My Windows 2003 VPS recently hang due to bots hammering my WordPress login php non-stop for hours (determined from IIS6 logs). This caused MySQL to use up all the allocated 1G RAM. After resetting my VM, I quickly renamed wp-login.php to prevent my server from crashing again.

As per standard practice to rename the administrator username and admin login folders/paths of newly installed web applications, right after I installed my WP in June for the first time, I had tried to rename wp-admin folder, but failed. I added Windows authentication to wp-admin in hope that this will help improve security, however, as it has been proved, this didn't prevent a DDOS like attack on wp-login.php.

For the time being, I'll have to rename it back to the original wp-login.php should I need to login. Is there a way to permanently rename wp-login.php and have it function at the same time? I've installed the Ionics Isapi Rewrite Filter to allow IIS6 to support htaccess to some extent.

So far, the articles I found on the Internet are for Apache and for changing the admin username and password (one website even suggested using a password that is at least 30 characters long!).


I removed anonymous access for wp-login.php also, enabled Windows authentication and then diverted the Custom Error page for "HTTP 401.2 - Unauthorized" error to a blank HTM file. I don't know if this method can fool the botnet but when tested with curl.exe, if the user is unauthenticated, a blank page will appear.


The above method proves to be ineffective. :( The botnet came back and attacked my protected wp-login.php. I've renamed wp-login.php, let's see what happens now.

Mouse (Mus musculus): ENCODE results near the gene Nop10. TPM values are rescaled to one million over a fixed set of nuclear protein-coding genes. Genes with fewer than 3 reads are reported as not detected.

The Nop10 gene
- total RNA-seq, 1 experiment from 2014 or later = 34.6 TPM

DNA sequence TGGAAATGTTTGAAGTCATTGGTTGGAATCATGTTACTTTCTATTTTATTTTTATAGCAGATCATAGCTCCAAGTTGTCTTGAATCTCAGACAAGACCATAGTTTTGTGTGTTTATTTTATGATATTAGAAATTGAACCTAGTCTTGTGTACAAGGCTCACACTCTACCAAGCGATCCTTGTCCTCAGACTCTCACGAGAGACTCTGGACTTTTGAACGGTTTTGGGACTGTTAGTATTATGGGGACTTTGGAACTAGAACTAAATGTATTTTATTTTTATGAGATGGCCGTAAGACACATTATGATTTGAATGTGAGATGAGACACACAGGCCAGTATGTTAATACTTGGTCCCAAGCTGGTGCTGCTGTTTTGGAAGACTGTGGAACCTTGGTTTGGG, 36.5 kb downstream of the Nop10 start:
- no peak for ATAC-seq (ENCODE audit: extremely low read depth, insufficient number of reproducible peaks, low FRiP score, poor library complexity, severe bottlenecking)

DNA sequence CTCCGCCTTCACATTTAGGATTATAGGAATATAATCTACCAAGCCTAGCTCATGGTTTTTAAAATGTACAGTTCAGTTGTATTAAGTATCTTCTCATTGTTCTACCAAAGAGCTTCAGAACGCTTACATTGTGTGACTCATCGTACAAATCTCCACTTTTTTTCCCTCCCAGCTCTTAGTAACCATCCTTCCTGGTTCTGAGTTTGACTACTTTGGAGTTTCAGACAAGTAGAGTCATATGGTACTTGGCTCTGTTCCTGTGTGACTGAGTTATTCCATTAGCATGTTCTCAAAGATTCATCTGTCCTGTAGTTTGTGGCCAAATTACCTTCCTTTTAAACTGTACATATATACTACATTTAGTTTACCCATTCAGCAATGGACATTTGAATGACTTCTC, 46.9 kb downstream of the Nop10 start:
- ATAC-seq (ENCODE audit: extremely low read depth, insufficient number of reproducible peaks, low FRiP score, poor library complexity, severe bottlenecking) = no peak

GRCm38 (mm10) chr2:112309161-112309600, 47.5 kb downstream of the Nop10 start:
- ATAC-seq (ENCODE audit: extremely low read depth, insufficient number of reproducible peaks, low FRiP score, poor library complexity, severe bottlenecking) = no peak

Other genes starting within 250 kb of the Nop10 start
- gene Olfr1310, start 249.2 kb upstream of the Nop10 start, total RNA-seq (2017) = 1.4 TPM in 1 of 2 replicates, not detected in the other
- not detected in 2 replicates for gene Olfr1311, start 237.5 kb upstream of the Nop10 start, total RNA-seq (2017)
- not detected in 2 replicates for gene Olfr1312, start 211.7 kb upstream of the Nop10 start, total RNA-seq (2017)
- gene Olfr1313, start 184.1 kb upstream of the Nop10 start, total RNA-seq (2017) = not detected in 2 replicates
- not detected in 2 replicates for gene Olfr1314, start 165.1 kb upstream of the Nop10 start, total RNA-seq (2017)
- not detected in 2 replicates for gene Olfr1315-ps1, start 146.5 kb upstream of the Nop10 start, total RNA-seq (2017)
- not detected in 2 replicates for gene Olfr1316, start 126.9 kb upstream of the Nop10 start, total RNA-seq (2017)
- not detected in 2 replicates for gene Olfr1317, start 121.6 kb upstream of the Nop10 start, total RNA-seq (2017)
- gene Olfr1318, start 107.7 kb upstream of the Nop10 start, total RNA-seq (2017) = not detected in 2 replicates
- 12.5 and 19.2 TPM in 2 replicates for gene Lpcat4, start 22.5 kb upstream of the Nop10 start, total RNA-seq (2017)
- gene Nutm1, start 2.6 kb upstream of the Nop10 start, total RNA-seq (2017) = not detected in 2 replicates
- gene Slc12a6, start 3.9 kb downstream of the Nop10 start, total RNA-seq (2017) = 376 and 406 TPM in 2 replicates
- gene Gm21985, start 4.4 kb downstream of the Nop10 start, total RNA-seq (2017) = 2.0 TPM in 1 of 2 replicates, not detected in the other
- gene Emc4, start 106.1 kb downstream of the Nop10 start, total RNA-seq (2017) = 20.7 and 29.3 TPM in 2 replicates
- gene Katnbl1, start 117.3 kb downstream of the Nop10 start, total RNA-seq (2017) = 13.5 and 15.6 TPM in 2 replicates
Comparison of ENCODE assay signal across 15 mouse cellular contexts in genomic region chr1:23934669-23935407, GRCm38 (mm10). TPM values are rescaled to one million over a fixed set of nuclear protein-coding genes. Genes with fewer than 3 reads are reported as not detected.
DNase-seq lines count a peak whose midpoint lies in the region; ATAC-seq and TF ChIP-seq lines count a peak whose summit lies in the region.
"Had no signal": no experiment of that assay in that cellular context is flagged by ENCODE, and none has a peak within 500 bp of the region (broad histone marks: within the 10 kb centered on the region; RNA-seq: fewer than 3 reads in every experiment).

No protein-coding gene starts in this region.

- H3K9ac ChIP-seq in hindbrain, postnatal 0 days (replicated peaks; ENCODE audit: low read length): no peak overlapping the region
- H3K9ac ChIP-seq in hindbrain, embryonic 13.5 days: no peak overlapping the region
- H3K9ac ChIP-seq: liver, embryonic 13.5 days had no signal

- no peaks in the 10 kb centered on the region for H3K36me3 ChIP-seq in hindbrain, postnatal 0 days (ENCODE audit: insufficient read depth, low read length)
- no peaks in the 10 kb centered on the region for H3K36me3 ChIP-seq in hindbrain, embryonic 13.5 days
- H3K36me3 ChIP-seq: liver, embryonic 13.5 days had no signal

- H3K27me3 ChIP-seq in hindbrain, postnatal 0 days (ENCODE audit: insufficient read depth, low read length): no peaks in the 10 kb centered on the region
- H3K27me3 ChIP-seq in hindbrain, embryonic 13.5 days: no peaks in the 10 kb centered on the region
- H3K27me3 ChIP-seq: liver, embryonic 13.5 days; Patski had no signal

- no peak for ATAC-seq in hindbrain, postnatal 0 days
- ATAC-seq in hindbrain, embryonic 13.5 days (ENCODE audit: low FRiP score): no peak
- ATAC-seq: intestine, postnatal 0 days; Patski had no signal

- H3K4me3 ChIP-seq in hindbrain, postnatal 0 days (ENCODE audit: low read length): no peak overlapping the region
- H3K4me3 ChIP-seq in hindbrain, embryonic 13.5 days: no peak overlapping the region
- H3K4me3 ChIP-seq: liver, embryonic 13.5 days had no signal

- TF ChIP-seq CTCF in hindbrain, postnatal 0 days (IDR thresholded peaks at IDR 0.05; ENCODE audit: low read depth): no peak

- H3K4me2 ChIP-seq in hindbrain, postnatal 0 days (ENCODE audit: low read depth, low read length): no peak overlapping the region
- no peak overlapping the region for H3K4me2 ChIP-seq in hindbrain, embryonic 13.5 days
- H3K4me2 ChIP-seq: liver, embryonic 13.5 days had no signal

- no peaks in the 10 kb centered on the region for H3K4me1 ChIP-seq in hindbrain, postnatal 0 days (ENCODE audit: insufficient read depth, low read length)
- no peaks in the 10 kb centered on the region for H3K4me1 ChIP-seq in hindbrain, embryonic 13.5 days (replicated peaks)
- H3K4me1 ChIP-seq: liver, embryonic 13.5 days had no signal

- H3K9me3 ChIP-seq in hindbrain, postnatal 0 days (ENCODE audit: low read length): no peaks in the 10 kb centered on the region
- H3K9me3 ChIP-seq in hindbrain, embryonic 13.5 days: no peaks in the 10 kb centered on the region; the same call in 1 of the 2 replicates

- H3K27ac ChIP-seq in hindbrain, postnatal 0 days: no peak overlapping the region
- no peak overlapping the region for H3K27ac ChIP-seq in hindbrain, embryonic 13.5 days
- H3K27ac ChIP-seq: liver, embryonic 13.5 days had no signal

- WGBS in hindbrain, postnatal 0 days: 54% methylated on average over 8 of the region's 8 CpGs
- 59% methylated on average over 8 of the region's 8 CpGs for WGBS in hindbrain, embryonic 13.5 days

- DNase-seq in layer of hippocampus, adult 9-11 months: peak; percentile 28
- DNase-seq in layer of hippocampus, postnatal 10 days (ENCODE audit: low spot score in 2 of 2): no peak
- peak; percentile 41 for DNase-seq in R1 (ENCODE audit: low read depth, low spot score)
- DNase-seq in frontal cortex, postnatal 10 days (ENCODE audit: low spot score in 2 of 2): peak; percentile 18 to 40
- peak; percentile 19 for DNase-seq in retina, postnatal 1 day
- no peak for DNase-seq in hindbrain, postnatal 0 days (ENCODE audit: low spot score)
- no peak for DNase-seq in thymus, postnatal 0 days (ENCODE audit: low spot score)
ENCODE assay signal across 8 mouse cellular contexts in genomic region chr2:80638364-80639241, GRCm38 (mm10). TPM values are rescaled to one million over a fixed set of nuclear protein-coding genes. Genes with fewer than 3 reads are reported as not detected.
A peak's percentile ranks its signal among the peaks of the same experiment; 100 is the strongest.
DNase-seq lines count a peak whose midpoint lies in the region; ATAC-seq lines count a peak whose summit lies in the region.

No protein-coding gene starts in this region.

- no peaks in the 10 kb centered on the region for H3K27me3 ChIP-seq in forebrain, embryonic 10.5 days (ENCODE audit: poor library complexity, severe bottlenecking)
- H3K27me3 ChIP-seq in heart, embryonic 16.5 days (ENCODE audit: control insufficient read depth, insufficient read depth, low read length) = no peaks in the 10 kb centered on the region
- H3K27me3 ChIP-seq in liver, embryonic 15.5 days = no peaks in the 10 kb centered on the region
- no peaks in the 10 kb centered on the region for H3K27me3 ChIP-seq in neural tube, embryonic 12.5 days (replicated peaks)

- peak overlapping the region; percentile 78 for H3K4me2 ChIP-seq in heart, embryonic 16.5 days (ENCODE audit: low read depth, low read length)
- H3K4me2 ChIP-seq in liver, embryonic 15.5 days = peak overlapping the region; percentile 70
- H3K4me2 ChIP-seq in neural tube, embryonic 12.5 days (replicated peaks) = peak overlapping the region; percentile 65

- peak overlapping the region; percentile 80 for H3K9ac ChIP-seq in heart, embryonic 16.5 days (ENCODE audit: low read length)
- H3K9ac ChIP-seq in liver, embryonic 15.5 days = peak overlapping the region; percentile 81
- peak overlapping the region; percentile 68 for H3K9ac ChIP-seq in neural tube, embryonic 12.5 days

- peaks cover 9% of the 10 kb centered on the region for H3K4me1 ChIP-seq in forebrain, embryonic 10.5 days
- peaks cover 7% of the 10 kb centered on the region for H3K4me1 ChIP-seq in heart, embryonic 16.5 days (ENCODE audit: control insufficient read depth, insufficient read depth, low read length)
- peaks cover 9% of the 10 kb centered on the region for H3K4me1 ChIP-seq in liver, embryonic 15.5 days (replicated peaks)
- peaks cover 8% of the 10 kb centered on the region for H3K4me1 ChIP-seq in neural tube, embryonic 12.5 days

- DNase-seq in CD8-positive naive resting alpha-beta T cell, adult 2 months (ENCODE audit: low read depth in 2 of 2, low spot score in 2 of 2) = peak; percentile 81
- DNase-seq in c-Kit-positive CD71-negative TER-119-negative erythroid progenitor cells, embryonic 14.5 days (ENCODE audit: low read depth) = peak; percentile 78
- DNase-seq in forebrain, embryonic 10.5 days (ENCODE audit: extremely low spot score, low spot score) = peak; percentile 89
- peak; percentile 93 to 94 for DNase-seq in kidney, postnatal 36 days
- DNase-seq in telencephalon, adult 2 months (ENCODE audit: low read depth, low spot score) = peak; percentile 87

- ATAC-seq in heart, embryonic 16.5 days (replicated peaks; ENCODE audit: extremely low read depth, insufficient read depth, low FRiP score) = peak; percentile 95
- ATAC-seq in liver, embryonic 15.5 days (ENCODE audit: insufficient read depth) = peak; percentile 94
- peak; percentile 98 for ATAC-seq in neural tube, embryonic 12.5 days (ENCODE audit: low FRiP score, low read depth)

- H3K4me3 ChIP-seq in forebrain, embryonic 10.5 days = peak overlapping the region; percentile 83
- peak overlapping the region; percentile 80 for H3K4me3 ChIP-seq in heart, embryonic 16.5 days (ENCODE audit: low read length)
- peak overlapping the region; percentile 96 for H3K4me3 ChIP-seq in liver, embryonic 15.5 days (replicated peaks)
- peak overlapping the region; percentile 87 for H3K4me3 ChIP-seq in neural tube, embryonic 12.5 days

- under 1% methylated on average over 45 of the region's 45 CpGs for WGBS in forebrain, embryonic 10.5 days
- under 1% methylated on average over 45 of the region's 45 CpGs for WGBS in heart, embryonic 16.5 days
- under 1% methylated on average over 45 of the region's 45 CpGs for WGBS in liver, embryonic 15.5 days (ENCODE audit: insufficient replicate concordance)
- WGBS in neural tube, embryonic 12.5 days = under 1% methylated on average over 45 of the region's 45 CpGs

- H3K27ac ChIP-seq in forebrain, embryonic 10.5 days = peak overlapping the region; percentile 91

• 1
    There's a discussion going on at [wp-hackers], maybe you'll find useful info. The related column here at the right has this.
    – brasofilo
    Jul 13, 2013 at 16:21
  • @brasofilo Yes, I saw that, but please correct me if I'm wrong, but there isn't anyhing that will protect or rename the login.
    – Joshua
    Jul 14, 2013 at 7:34

1 Answer 1


I wrote a blog post a while back, this is a quick and dirty hack to make hackers think your wp-login.php is a 404 page. http://dave.kz/hide-your-wp-login-page-from-hackers/.

(From blog post) Basically, I've added...

header("HTTP/1.0 404 File Not Found");

to the top of the wp-login.php page. Hopefully the attacker is looking for a 200 HTTP response.

In addition you could do something like...

if(!isset($_GET['allow']) || $_GET['allow']!='true'){
    echo "Sorry, you need to use the magic URL to login.";

again, at the top of wp-login.php. This method would require you to go to http://www.example.com/wp-login.php?allow=true

  • Thank you for the link, are we able to find out if this method works?
    – Joshua
    Jul 14, 2013 at 7:42
  • David, please don't post links only. If the link disappears it makes the question useless and it's hard to maintain working links on that many pages. Please rework your answer.
    – kaiser
    Jul 14, 2013 at 16:58
  • @Joshua, it's impossible to tell if this is going to work. It depends how smart the attackers are. If their script looks at the HTTP request code, this should be pretty effective. Jul 15, 2013 at 15:57

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